MLA format follows the author-page method of in-text citation. This means that the author's last name and the page number(s) from which the quotation or paraphrase is taken must appear in the text, and a complete reference should appear on your Works Cited page. The author's name may appear either in the sentence itself or in parentheses following the quotation or paraphrase, but the page number(s) should always appear in the parentheses, not in the text of your sentence. For example:
Both citations in the examples above, (263) and (Wordsworth 263), tell readers that the information in the sentence can be located on page 263 of a work by an author named Wordsworth. If readers want more information about this source, they can turn to the Works Cited page, where, under the name of Wordsworth, they would find the following information:
Wordsworth, William. Lyrical Ballads . Oxford UP, 1967.
In-text citations for print sources with known author
For print sources like books, magazines, scholarly journal articles, and newspapers, provide a signal word or phrase (usually the author’s last name) and a page number. If you provide the signal word/phrase in the sentence, you do not need to include it in the parenthetical citation.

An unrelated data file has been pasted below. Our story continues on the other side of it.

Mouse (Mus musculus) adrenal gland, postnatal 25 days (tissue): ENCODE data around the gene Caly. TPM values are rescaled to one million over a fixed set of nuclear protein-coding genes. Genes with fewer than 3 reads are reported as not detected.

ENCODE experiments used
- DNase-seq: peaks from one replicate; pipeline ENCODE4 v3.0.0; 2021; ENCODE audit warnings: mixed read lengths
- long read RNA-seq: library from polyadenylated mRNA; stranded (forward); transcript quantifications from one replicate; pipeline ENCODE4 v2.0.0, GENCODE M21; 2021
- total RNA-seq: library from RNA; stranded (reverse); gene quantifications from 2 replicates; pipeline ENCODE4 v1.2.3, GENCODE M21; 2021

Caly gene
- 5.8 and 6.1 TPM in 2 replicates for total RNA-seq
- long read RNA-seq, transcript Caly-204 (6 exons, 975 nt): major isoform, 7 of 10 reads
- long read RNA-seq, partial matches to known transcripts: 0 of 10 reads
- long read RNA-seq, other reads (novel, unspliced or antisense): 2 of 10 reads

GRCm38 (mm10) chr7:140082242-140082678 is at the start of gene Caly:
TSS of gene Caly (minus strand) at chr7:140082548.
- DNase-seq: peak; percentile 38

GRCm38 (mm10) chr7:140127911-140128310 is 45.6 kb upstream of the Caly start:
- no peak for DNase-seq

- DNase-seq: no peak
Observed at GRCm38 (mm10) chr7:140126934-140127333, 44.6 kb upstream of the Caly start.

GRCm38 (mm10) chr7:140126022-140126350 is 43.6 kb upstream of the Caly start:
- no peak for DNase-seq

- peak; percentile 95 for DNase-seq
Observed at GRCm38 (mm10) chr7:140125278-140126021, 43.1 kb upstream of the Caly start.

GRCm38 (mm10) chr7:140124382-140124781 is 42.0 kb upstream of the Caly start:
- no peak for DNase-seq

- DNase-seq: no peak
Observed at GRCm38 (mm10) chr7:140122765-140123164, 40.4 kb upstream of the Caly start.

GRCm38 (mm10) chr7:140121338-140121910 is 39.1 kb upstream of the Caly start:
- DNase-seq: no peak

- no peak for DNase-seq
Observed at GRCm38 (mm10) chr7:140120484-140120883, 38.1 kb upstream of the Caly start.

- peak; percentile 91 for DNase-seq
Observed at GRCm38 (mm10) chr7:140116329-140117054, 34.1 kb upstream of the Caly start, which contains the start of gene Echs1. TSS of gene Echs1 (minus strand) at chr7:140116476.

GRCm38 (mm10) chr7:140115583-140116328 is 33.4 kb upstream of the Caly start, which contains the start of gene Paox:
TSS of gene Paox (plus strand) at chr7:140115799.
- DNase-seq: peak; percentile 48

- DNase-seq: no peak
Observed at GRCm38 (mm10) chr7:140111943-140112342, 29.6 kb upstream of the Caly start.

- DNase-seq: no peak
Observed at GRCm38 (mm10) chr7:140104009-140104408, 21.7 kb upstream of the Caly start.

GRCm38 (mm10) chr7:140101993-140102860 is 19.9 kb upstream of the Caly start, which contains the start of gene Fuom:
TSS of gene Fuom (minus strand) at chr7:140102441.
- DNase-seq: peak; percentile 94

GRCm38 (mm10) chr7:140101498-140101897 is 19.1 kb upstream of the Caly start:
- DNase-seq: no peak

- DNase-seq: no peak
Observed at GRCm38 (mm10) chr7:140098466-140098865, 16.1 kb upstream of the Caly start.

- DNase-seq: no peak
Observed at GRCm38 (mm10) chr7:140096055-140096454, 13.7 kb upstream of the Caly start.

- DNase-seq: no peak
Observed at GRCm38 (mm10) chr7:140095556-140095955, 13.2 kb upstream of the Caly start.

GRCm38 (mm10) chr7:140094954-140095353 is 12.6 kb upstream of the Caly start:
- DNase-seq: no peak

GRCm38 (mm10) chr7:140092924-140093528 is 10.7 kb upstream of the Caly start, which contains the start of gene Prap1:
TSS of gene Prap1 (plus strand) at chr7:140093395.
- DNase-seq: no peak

These examples must correspond to an entry that begins with Burke, which will be the first thing that appears on the left-hand margin of an entry on the Works Cited page:
Burke, Kenneth. Language as Symbolic Action: Essays on Life, Literature, and Method . University of California Press, 1966.
In-text citations for print sources by a corporate author
When a source has a corporate author, it is acceptable to use the name of the corporation followed by the page number for the in-text citation. You should also use abbreviations (e.g., nat'l for national) where appropriate, so as to avoid interrupting the flow of reading with overly long parenthetical citations.